“A picture is worth a thousand words”. This archaic statement may seem like hyperbole, but saying that images speak louder than words is no exaggeration. We are an inherently visual species. Vision is the sense we rely on most, a fact reflected by how complex our eyes are in relation to other creatures, including our canine best friends..

The truth is that humankind has communicated visually since the dawn of time. This stems from prehistoric cave paintings and ancient Egyptian hieroglyphs to contemporary meme culture. In essence, images and app demo videos are an essential component in exchanging information and conveying emotion.

This ability to engage an audience via images is often used in the commercial world. Throughout the evolution of humanity, visual storytelling has acted as a selling tool within structured societies. Let’s hark back to history again, shall we?

Although the term ‘visual design’ was first coined in the early 1920s, by typographer William A. Dwiggins, the concept existed way before the Industrial Revolution. Visual advertisement, posters, and images can be traced back to ancient marketplaces, from the Greek agora to Persian bazaars.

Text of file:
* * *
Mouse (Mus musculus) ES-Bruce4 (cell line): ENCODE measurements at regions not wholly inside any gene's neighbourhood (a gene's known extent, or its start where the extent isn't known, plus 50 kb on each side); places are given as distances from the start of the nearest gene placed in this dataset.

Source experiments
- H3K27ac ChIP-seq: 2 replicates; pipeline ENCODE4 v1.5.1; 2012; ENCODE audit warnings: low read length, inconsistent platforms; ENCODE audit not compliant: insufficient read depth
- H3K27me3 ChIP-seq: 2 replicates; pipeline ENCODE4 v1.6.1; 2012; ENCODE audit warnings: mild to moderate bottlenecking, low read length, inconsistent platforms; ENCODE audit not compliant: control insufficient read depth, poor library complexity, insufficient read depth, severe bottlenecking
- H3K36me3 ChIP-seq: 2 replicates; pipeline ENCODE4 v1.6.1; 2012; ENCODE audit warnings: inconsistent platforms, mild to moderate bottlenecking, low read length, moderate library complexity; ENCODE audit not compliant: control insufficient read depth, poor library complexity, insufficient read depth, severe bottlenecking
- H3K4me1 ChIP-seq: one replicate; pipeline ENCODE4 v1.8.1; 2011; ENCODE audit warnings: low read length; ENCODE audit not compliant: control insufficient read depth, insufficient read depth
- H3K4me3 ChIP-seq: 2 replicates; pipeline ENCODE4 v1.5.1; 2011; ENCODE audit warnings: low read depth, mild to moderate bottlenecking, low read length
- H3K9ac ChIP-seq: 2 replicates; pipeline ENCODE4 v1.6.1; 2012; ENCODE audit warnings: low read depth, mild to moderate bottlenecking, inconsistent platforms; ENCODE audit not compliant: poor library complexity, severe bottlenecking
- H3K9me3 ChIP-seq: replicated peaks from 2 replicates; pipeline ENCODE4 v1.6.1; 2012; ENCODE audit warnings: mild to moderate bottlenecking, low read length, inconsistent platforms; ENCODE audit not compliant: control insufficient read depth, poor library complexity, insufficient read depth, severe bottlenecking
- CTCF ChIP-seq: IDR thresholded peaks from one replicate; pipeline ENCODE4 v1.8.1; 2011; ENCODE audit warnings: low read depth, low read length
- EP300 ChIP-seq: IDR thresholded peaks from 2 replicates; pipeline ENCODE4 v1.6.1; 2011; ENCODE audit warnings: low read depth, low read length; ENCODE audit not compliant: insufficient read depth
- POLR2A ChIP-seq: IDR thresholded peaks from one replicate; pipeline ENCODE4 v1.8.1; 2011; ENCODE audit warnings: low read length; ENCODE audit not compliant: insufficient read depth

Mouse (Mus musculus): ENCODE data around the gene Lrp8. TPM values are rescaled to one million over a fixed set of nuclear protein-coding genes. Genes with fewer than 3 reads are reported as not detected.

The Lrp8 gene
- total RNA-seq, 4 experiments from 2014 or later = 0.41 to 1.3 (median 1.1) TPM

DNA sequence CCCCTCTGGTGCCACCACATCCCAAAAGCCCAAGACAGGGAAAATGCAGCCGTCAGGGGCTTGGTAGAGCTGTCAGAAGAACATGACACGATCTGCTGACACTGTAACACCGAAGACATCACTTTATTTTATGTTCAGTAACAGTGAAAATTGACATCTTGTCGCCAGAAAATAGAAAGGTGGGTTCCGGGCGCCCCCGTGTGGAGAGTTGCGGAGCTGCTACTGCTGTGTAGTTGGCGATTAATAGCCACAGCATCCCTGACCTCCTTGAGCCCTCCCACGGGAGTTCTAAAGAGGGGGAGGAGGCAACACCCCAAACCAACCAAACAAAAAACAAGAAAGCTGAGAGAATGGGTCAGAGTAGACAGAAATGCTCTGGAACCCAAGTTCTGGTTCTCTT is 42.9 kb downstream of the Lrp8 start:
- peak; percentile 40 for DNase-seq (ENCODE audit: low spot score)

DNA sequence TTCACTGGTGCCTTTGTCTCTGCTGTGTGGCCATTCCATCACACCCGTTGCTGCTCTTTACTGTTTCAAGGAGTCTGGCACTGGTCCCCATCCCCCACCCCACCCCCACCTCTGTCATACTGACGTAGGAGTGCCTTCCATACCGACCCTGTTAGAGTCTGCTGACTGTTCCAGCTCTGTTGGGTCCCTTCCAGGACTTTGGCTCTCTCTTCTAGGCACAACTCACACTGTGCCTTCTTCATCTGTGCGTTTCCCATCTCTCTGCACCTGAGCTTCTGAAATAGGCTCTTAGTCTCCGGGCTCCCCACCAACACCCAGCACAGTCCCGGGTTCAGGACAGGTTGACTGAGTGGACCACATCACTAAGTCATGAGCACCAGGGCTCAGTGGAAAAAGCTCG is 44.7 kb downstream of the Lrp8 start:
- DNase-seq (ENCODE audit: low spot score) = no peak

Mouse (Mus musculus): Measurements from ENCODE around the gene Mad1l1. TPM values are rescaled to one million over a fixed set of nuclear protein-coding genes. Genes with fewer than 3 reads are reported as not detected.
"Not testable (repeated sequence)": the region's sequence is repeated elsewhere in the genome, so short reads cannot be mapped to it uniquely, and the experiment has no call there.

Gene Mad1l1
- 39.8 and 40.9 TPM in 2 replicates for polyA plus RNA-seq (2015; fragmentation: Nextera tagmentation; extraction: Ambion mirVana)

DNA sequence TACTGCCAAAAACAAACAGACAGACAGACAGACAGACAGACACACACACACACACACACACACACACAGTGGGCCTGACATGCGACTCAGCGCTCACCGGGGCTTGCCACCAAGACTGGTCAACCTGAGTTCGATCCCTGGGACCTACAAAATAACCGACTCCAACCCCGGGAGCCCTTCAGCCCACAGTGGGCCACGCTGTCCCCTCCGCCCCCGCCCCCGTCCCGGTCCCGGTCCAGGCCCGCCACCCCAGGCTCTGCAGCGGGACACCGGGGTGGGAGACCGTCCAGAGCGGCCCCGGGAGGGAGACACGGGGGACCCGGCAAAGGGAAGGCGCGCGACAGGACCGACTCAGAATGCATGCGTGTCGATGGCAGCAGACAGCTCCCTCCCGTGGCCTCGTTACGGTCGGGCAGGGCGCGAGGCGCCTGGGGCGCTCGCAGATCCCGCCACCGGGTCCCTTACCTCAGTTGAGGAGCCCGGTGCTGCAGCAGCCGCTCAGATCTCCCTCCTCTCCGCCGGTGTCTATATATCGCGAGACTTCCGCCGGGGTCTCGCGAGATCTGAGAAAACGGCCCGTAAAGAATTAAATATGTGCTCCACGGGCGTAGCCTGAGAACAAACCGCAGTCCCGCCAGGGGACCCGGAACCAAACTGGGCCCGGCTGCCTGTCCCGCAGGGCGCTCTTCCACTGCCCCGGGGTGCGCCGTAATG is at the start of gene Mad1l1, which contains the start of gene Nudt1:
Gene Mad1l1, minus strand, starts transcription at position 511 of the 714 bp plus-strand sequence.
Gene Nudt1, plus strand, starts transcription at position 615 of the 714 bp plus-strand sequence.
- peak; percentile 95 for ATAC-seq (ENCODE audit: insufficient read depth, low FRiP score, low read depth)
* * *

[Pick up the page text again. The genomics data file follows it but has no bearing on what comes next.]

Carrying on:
This trend has survived until our current digital era and nowadays it is more relevant than ever. In the internet-dominated commercial climate that we live in, images and visual marketing have been used as effectives tools for sales by digital marketers and eCommerce businesses alike.

New Times, New Tools

In the 21st century, the industrial climate has changed dramatically. Today, those simpler tools discussed above have taken the form of more complex digital and technology-based alternatives. 

Nowadays, designers depend on a team collaboration app or software program to do share files and do a lot of their job for them. Additionally, traditional shops and marketplaces have been substituted for online stores and digital businesses. As times have changed, the way we do things has altered too.

As a result, the fundamentals that make visual communication a vital strategy for sales have been adapted to suit newer technologies. Although the digital era has altered many things, however, developing a strong visual communication strategy is as important as ever.

Nowadays, providing excellent customer service, selling high-quality products, and developing a robust sales plan is essential for companies running an online business. Having a keen eye for eCommerce website design is another priority for website builders.